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The F-twist – realism, economic policy analysis and climate change – part 2

Tom Foster

This article is a continuation of the article with the same title that appeared in the previous issue of ERA Review. “F-twist” refers to the term “Friedman twist” coined by Paul Samuelson, describing Milton Friedman’s view that “the more significant the theory, the more unrealistic the assumptions”.

STEM vs Economics
Compare the Tacoma Bridge collapse response by the STEM (Science Technology Engineering & Mathematics) professions, to the mainstream economics profession that views unrealistic assumptions as a ‘virtue’, and continues to hold this view decades after it was first conceived by Friedman.

One example is from Friedman himself, his concept of the ‘natural rate of unemployment’, known today as the non-accelerating inflation rate of unemployment (NAIRU), which rests on the supposed ‘trade-off’ between unemployment and inflation as described by the Phillips Curve (Hail 2018, pp4749). A leading introductory economics textbook has elevated this ‘trade-off’ to the status of one of the Ten Principles of Economics: Principle 10: Society faces a short-term trade-off between inflation and unemployment (Gans et al 2018, p18). Yet the evidence from empirical data shows “unemployment has often fallen below (…) the NAIRU rate without inflation accelerating at all” (Hail, 2018, p49). Elevating the unrealistic assumption of NAIRU to the status of a ‘principle’ positions the NAIRU index as something that ‘just is’ one thinks of stone tablets handed down by God and thus removed from critical debate, as it’s not contestable.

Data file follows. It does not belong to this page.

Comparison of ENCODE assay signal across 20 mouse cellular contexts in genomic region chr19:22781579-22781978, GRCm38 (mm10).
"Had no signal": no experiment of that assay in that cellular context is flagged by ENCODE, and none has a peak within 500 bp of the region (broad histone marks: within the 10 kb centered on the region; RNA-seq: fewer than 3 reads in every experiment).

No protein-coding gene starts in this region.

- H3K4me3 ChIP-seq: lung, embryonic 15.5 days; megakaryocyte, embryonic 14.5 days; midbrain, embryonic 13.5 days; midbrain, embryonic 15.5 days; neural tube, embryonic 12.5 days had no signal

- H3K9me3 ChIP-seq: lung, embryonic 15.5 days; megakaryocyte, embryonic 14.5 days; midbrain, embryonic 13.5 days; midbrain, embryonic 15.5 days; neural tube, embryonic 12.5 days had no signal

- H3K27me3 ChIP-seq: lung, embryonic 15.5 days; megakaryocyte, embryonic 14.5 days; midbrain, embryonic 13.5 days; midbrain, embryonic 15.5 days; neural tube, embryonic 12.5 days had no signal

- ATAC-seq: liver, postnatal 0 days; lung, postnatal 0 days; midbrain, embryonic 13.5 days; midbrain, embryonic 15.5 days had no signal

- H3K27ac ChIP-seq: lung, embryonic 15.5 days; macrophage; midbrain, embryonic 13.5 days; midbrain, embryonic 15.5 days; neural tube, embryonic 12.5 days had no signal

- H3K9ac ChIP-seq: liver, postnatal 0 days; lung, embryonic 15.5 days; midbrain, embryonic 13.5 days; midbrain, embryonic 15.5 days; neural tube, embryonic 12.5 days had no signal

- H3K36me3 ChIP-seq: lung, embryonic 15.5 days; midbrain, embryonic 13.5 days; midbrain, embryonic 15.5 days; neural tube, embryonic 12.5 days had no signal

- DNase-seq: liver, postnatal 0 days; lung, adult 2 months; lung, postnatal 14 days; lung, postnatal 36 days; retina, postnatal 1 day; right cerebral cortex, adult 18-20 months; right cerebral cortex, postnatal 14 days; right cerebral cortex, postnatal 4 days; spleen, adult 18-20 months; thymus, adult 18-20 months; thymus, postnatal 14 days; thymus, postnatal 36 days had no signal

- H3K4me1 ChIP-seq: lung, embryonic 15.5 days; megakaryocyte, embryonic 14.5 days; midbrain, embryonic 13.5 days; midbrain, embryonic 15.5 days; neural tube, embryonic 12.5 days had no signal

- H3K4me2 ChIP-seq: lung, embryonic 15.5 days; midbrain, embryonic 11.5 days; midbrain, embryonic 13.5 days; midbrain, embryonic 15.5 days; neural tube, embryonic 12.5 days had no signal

Another example of an unrealistic assumption is the insistence of economist William Nordhaus that a roof will protect you from climate change, as much of a developed nation’s economy is “undertaken indoors in carefully controlled environments” (Keen, 2023, Slide 5). Keen shows (Keen, 2021) that economists making “their own predictions using (…) spurious methods“ (Keen, 2021, p1149) and economists like Nordhaus ”misrepresent [ing] the scientific literature” (Keen, 2021, p1149) has lead to their forecasts being “noticeably sanguine” on the “economic damage from climate change (…), compared to the warnings by scientists about damage to the biosphere” (Keen, 2021, p1149).

Where’s the accountability?
Another comparison is with accountability, which is a key feature of STEM professions. Professional engineers must hold professional liability insurance and, in general, if responsible for approving major engineering designs must be chartered engineers (Engineers Australia, n.d.). It’s also mandatory for registered healthcare practitioners in Australia to hold appropriate medical indemnity insurance in case they need to defend a malpractice suit (AHPRA, n.d.). In the field of economics, however, were the economists’ models that were used in the lead up to the 2008 Global Financial Crisis (Kinley, 2018) ever subject to legal accountability into the failure of those models, like the Tacoma Bridge collapse was?

Why would economists not seek accountability when their models consistently predict incorrectly? Perhaps it’s in the training of economists. On reading John Harvey’s comment on the training and educatiing of economics students “I think that the current system is broken” (Harvey, 2020, p19) I wondered whether economic students should get shown videos equivalent to the collapse of the Tacoma Bridge as a warning about what their economic models should avoid.

Outside influences